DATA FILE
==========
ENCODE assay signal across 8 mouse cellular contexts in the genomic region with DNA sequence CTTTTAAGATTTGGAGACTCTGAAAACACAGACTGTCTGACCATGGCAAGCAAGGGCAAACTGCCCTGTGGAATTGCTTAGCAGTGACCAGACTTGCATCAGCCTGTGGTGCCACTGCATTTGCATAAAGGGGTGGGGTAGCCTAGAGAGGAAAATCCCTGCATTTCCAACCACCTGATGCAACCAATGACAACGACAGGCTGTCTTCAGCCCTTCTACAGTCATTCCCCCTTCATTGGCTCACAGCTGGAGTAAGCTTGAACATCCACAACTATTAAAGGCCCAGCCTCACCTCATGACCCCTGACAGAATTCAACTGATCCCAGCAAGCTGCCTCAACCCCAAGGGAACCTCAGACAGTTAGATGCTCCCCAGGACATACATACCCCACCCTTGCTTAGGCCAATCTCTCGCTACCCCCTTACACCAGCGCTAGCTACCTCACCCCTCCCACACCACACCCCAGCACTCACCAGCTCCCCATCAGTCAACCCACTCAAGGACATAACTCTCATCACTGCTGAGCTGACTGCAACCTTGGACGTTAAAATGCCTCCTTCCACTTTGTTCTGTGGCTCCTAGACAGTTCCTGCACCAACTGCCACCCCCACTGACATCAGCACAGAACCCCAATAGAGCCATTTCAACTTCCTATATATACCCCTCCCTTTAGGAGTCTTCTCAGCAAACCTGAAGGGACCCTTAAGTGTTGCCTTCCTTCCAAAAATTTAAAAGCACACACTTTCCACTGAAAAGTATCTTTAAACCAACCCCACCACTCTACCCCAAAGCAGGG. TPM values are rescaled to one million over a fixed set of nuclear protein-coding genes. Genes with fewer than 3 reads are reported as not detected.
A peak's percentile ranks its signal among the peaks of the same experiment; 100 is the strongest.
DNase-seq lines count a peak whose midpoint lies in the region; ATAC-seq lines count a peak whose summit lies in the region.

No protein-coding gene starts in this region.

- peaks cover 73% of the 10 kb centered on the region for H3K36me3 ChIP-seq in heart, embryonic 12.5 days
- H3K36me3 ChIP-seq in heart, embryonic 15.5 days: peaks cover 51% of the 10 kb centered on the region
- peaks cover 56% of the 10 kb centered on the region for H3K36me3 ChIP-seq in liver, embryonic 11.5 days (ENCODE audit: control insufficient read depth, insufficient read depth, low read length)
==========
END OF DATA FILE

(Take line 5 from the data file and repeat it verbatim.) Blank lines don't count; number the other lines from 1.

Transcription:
- peaks cover 73% of the 10 kb centered on the region for H3K36me3 ChIP-seq in heart, embryonic 12.5 days